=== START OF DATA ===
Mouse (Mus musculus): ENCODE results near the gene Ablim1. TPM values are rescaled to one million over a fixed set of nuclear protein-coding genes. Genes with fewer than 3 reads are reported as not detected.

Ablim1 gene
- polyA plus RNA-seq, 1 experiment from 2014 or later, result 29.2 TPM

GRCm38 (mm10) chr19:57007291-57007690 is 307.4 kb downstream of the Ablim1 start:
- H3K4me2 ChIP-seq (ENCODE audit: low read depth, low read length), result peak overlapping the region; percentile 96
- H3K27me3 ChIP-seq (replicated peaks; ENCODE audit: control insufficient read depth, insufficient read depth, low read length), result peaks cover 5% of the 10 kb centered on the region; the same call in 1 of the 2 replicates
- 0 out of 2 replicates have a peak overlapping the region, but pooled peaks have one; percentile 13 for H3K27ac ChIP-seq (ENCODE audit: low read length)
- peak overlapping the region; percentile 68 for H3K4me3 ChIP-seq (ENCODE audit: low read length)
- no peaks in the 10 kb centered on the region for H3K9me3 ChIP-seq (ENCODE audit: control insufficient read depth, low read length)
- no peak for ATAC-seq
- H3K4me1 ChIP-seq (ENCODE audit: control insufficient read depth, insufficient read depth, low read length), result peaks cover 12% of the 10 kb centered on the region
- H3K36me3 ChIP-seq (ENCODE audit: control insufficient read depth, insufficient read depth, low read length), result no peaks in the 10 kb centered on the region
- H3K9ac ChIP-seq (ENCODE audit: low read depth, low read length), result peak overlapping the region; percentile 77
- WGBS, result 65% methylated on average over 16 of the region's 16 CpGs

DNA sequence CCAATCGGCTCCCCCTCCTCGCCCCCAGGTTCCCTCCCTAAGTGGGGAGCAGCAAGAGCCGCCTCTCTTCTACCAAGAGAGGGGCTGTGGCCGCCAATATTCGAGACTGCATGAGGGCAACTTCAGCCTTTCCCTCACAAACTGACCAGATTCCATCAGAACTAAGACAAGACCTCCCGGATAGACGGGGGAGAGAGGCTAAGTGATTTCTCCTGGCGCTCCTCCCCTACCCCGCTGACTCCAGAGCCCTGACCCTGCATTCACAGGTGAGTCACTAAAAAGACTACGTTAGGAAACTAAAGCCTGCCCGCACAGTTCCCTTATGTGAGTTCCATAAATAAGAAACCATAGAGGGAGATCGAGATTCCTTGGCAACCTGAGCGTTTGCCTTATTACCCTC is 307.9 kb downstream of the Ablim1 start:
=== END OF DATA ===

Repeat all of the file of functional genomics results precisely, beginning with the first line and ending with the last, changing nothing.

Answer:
Mouse (Mus musculus): ENCODE results near the gene Ablim1. TPM values are rescaled to one million over a fixed set of nuclear protein-coding genes. Genes with fewer than 3 reads are reported as not detected.

Ablim1 gene
- polyA plus RNA-seq, 1 experiment from 2014 or later, result 29.2 TPM

GRCm38 (mm10) chr19:57007291-57007690 is 307.4 kb downstream of the Ablim1 start:
- H3K4me2 ChIP-seq (ENCODE audit: low read depth, low read length), result peak overlapping the region; percentile 96
- H3K27me3 ChIP-seq (replicated peaks; ENCODE audit: control insufficient read depth, insufficient read depth, low read length), result peaks cover 5% of the 10 kb centered on the region; the same call in 1 of the 2 replicates
- 0 out of 2 replicates have a peak overlapping the region, but pooled peaks have one; percentile 13 for H3K27ac ChIP-seq (ENCODE audit: low read length)
- peak overlapping the region; percentile 68 for H3K4me3 ChIP-seq (ENCODE audit: low read length)
- no peaks in the 10 kb centered on the region for H3K9me3 ChIP-seq (ENCODE audit: control insufficient read depth, low read length)
- no peak for ATAC-seq
- H3K4me1 ChIP-seq (ENCODE audit: control insufficient read depth, insufficient read depth, low read length), result peaks cover 12% of the 10 kb centered on the region
- H3K36me3 ChIP-seq (ENCODE audit: control insufficient read depth, insufficient read depth, low read length), result no peaks in the 10 kb centered on the region
- H3K9ac ChIP-seq (ENCODE audit: low read depth, low read length), result peak overlapping the region; percentile 77
- WGBS, result 65% methylated on average over 16 of the region's 16 CpGs

DNA sequence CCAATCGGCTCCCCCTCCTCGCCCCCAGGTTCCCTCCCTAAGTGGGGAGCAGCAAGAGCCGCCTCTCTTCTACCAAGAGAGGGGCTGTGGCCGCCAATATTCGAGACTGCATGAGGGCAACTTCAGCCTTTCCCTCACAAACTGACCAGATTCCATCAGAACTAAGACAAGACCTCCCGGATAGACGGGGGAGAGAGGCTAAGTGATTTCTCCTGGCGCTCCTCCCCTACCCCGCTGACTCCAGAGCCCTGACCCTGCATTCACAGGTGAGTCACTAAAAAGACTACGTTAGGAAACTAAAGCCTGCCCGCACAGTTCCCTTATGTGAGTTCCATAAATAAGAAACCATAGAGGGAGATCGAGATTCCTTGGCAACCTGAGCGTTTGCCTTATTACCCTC is 307.9 kb downstream of the Ablim1 start: